Any assumption that Hillary Clinton is a shoe-in to gain the Democratic presidential nomination were dashed on 10 January after a new poll revealed she was neck and neck with Bernie Sanders in two key states. While Clinton is fractionally ahead in Iowa, gaining 48% of Democratic support to his 45%, the Vermont senator actually leads in New Hampshire with 50% of the vote to Clinton's 46%.
The support is so tight that the results fall within the margin of error of the Wall Street Journal/NBC News/Marist poll. This means either candidate could actually take one or both states.
"The Democratic contests in Iowa and New Hampshire could still go either way," Lee Miringoff, director of the Marist College Institute for Public Opinion, told the Wall Street Journal. "If your new year's resolution was to have clarity in 2016, you better also have resolved to be patient."
The Iowa survey of 422 likely Democratic voters was conducted between 2 January and 7 January. The margin of error within the poll was 4.8% – 1.8% higher than the 3% difference in Clinton's favour that was actually recorded. In New Hampshire, 425 likely Democrat voters were polled with a 4.1% margin of error – 0.1% higher than the 4% swing to Sanders the poll suggests could occur.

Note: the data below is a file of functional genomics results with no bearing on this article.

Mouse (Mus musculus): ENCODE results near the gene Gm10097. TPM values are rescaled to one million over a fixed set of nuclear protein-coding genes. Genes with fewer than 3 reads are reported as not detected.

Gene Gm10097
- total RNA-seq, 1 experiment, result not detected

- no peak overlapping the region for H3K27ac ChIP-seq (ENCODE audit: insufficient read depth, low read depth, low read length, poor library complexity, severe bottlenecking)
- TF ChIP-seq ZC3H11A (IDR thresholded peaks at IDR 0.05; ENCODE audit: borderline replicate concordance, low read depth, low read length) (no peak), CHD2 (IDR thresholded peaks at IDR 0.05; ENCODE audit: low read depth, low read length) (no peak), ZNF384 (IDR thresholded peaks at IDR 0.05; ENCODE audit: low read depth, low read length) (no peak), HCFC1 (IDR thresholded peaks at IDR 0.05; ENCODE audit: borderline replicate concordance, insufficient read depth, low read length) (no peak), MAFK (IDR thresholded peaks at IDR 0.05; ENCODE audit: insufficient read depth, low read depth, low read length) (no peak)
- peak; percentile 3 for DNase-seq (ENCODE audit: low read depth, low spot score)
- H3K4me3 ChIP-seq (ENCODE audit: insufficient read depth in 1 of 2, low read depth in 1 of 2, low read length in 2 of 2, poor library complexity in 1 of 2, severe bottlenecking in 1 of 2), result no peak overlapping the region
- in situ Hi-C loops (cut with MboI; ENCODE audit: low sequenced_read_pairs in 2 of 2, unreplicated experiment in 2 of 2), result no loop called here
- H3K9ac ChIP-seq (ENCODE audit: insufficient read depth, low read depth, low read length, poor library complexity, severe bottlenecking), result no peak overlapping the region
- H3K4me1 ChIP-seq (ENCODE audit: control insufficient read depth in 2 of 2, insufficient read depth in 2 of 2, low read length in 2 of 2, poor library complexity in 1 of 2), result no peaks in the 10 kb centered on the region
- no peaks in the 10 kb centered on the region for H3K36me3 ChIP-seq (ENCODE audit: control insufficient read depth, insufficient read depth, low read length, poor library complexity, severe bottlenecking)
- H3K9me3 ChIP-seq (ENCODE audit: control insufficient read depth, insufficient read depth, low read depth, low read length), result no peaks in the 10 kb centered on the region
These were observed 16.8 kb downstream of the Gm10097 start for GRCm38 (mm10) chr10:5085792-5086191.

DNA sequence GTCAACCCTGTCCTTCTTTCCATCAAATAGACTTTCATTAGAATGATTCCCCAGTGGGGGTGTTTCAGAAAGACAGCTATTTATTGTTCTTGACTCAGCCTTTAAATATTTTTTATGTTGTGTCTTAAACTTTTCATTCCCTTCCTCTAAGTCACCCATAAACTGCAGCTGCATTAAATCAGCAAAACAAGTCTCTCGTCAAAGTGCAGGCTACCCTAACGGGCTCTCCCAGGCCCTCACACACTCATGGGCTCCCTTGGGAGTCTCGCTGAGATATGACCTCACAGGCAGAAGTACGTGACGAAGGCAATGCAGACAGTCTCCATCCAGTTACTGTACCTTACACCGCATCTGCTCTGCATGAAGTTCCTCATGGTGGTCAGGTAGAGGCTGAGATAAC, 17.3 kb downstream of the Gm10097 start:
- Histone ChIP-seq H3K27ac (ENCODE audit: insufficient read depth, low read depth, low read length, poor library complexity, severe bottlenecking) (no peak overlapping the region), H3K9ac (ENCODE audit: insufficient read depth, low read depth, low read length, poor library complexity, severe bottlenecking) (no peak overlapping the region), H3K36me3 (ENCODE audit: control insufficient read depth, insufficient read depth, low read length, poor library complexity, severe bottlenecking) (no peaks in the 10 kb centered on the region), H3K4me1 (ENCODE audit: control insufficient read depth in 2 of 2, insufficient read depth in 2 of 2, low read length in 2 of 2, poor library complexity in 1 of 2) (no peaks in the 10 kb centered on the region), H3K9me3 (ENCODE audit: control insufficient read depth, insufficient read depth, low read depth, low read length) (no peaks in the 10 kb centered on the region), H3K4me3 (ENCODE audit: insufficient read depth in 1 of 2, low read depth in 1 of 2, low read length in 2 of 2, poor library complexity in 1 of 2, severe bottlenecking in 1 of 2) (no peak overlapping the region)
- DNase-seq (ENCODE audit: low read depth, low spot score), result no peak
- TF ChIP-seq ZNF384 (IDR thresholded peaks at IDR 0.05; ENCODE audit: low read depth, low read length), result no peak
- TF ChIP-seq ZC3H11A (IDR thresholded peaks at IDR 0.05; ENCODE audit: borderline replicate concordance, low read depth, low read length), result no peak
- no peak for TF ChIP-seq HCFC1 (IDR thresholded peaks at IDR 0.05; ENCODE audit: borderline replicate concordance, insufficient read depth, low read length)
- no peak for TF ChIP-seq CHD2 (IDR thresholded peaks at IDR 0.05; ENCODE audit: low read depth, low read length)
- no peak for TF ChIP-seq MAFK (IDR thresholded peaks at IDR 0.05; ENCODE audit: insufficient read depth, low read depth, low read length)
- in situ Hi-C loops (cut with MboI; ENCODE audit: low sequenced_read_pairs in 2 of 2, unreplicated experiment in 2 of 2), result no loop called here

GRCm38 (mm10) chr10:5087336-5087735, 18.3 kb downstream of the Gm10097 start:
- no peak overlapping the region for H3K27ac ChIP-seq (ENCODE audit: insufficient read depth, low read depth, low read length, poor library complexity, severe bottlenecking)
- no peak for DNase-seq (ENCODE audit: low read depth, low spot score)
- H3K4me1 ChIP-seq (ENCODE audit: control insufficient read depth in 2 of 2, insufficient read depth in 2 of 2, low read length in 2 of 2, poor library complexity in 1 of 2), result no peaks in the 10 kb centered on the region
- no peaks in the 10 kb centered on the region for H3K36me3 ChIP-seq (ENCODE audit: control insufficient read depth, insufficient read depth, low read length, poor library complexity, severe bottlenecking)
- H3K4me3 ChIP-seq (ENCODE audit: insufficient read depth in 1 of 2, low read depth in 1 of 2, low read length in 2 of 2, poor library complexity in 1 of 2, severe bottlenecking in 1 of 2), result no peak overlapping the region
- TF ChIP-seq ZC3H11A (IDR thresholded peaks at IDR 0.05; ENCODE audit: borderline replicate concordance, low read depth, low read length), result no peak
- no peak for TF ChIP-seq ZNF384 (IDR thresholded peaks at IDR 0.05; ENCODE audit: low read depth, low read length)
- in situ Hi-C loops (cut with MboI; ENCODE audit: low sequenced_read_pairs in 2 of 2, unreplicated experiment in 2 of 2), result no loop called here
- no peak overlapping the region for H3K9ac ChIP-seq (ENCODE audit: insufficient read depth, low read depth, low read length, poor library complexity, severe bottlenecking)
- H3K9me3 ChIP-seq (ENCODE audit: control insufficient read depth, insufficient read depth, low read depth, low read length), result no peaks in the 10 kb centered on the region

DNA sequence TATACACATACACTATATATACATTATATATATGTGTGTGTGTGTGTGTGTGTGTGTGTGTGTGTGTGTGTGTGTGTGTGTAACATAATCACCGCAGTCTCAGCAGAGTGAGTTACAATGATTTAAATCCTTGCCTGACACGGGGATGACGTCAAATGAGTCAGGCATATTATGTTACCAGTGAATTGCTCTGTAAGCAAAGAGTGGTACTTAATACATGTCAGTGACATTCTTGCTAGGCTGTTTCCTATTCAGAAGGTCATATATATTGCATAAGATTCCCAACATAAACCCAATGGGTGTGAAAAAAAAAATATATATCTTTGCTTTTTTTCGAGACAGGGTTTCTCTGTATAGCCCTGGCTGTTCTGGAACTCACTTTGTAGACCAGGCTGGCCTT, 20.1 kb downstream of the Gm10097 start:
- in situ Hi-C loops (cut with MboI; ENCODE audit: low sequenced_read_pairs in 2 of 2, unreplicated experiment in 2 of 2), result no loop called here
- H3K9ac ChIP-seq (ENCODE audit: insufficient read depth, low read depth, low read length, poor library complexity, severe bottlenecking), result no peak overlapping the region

There were also polls among Republican voters in the two key states, which also saw different victors. In Iowa, Texas Senator Ted Cruz came top with 28% and Donald Trump come second with 24%. The results allowed for a 4.6% margin of error of 4.6%, meaning a Cruz victory is not assured.
Meanwhile in New Hampshire, Trump took the state with 30% of the 569 likely Republican voters polled. The Republican percentages are lower than those of the Democrats because there are currently more GOP candidates in the running for their party nomination than there are Democrats.